a science of selection and synchronicity:

his muscled shoulder steered the whip-throw,

his feet danced a neat back-hop, he leaned

into the throwing side and a wise wrist flicked,

just so, as knowing fingers turned each stone

into a flight-blade – precise, and frisky with

staccato skips past counting. And so,

this power-pebble, skimming

the still pond’s top-most sparkle,

at last, and with a gentle plash, whispered

its secret as we stood side by side and gazed

upon the ever-widening rings.

SJC

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8 July: The Scandal of Disunity

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There are signs of hope. Here is Francis, Bishop of Rome, receiving a blessing from Justin, Archbishop of Canterbury. No charade, surely? The Pope would not bring about scandal by seeking a blessing from a heretic schismatic. When Bishop Nicholas Hudson joined Bishop Trevor Willmott in blessing the congregation at Canterbury Cathedral, what were we to make of the implied recognition of value in Anglican orders?

The scandal is not that these isolated events happen, but that we lack the courage of our convictions, so they remain isolated. Forty years ago I was assured that, juridically, Anglican orders were all valid since Old Catholic bishops had taken part in enough ordinations to ensure recognition of Anglican Apostolic Succession.

In another church, a good distance from Canterbury, a Catholic bishop was ordained recently, with his friend, co-worker and Anglican bishop, robed on the sanctuary. It was good to see him there, but he was not invited to join the Catholic bishops by laying hands on the ordinand.

And the announcement that day deterring non-Catholics from receiving the Eucharist? If a bishop being ordained is not one of those special occasions when Eucharistic hospitality is to be encouraged, I’m not clear when it may be grudgingly permitted. Put out into the deep!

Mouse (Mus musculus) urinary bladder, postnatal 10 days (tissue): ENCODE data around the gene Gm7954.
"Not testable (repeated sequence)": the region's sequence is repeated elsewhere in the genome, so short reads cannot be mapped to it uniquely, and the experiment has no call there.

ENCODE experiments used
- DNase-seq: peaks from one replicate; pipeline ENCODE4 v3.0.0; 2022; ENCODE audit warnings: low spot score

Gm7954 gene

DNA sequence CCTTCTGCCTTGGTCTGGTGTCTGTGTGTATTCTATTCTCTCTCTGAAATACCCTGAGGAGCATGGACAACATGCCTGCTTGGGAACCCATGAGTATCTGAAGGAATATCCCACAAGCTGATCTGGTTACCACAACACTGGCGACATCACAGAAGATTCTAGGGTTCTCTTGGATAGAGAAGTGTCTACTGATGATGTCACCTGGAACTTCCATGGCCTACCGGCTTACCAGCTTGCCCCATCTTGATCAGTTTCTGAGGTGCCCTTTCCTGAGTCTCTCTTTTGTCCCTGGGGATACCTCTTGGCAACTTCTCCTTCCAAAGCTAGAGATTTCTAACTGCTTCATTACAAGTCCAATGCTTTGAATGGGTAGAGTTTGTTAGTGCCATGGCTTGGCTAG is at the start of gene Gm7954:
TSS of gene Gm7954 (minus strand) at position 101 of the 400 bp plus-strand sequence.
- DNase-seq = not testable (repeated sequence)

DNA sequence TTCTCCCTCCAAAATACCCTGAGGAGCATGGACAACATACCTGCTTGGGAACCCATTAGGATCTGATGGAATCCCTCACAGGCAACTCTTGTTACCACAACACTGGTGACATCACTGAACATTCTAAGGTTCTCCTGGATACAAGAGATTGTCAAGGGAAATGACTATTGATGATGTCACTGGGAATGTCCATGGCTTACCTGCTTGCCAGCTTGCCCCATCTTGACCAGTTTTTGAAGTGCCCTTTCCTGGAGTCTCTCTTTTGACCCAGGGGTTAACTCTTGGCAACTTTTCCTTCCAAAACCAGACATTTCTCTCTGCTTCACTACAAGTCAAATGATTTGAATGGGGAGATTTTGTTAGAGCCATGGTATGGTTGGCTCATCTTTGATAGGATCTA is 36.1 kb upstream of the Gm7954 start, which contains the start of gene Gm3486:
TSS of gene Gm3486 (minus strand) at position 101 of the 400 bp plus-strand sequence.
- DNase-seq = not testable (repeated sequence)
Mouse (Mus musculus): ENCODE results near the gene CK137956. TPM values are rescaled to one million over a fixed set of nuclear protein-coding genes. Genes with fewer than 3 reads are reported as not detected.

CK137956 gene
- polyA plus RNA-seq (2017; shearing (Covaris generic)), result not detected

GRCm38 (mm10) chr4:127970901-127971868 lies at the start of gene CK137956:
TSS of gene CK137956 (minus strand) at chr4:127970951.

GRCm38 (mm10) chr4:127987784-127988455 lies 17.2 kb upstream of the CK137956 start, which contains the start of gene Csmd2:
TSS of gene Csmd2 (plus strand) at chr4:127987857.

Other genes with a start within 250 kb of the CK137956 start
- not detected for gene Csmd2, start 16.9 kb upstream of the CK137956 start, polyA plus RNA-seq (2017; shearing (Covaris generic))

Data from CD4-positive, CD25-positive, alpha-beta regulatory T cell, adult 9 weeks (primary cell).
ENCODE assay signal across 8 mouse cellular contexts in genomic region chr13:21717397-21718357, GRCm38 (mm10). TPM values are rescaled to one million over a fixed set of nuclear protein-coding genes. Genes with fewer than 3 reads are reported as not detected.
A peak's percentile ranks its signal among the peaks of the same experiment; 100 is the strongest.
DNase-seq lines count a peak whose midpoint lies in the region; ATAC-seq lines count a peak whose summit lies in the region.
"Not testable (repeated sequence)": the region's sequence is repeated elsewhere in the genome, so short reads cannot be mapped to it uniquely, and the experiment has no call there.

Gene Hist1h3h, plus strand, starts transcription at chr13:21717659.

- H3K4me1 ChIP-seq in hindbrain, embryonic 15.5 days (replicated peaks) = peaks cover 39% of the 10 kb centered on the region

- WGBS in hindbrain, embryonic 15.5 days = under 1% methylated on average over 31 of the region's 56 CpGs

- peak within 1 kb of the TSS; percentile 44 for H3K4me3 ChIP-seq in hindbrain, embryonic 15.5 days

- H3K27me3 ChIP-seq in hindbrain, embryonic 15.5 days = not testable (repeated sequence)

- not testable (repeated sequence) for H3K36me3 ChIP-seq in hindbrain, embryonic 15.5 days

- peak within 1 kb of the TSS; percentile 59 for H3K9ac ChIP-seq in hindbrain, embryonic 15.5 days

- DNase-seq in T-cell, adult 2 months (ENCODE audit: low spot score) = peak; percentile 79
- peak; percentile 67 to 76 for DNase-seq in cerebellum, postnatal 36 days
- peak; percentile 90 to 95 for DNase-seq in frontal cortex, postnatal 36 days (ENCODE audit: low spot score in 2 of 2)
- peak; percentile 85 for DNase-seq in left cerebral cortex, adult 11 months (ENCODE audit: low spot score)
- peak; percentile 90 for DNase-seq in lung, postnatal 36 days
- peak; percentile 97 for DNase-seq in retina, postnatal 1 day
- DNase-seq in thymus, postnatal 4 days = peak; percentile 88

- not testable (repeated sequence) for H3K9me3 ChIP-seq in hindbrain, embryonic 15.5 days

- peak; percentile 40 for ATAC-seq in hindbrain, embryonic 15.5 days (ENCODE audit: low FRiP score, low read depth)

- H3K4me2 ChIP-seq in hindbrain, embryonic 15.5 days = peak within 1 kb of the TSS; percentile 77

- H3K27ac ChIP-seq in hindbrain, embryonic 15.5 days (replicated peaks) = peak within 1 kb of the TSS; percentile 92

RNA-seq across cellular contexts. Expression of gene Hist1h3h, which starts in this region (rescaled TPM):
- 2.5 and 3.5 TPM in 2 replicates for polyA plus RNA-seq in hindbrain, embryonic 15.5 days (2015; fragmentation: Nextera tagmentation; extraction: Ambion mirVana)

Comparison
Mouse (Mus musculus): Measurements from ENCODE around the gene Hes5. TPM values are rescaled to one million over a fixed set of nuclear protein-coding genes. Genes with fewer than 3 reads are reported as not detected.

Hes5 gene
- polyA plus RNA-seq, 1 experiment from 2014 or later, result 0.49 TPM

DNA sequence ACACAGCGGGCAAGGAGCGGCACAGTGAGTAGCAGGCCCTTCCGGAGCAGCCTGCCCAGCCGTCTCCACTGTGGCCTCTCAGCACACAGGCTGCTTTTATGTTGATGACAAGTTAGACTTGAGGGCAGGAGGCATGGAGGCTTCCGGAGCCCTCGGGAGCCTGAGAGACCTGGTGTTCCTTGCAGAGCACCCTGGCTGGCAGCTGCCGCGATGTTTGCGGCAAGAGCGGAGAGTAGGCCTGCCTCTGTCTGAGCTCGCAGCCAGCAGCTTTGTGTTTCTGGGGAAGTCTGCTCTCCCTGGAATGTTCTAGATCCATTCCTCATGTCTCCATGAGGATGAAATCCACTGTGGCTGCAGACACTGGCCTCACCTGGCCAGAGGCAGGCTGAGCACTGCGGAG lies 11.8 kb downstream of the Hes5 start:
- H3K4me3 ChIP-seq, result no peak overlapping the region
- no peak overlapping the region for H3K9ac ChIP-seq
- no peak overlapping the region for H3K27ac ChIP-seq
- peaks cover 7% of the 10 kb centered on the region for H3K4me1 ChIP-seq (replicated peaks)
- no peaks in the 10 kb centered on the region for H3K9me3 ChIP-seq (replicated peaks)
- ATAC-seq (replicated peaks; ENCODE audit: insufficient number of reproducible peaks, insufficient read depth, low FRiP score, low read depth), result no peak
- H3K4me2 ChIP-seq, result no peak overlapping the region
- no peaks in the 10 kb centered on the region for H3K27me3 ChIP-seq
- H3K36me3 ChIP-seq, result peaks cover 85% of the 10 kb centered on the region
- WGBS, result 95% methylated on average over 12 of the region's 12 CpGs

WT.

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18 January: Relics VIII- Some stare with bewilderment.

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Fr Daniel Weatherley, a Kentish Man, is assistant priest at Saint Thomas’ parish in Canterbury. We welcome him to our team and look forward to more posts from him. He resumes our occasional series reflecting upon relics.

The stream of pilgrims and tourists to see the place of Thomas’ martyrdom continues – becketcarvingburgateand many come into our Church to see his relics. Some stare with bewilderment as to why we should pay honour to a piece of finger-bone! But let us think just what a finger that was! The finger of a hand which was extended in peace to friend and foreigner, to kings and serfs; which held the sacred texts of psalms chanted in long hours of pray; the hand raised in admonition and correction – even unto the King; which was raised in blessing and in the absolution of sins; the hands which offered to the Eternal Father the Body and Blood of His Son, whom Thomas served with such zeal and devotion.

May those who visit us here at St. Thomas’ own parish witness the invisible yet real testimony of lives lived every more consciously and deeply-immersed in the light of God’s Word, revealed in Scripture and explained in the teaching of the Church, and wonderfully strengthened in us by the Holy Spirit and humble participation in the Sacred Mysteries. And then might the earthly realm be seen in its true context: as the willing servant of and, ultimately, reflection of the Kingdom of Heaven.

Canterbury Cathedral, Eleanor Billingsley
Carving of St Thomas at his church, MMB

 

DWY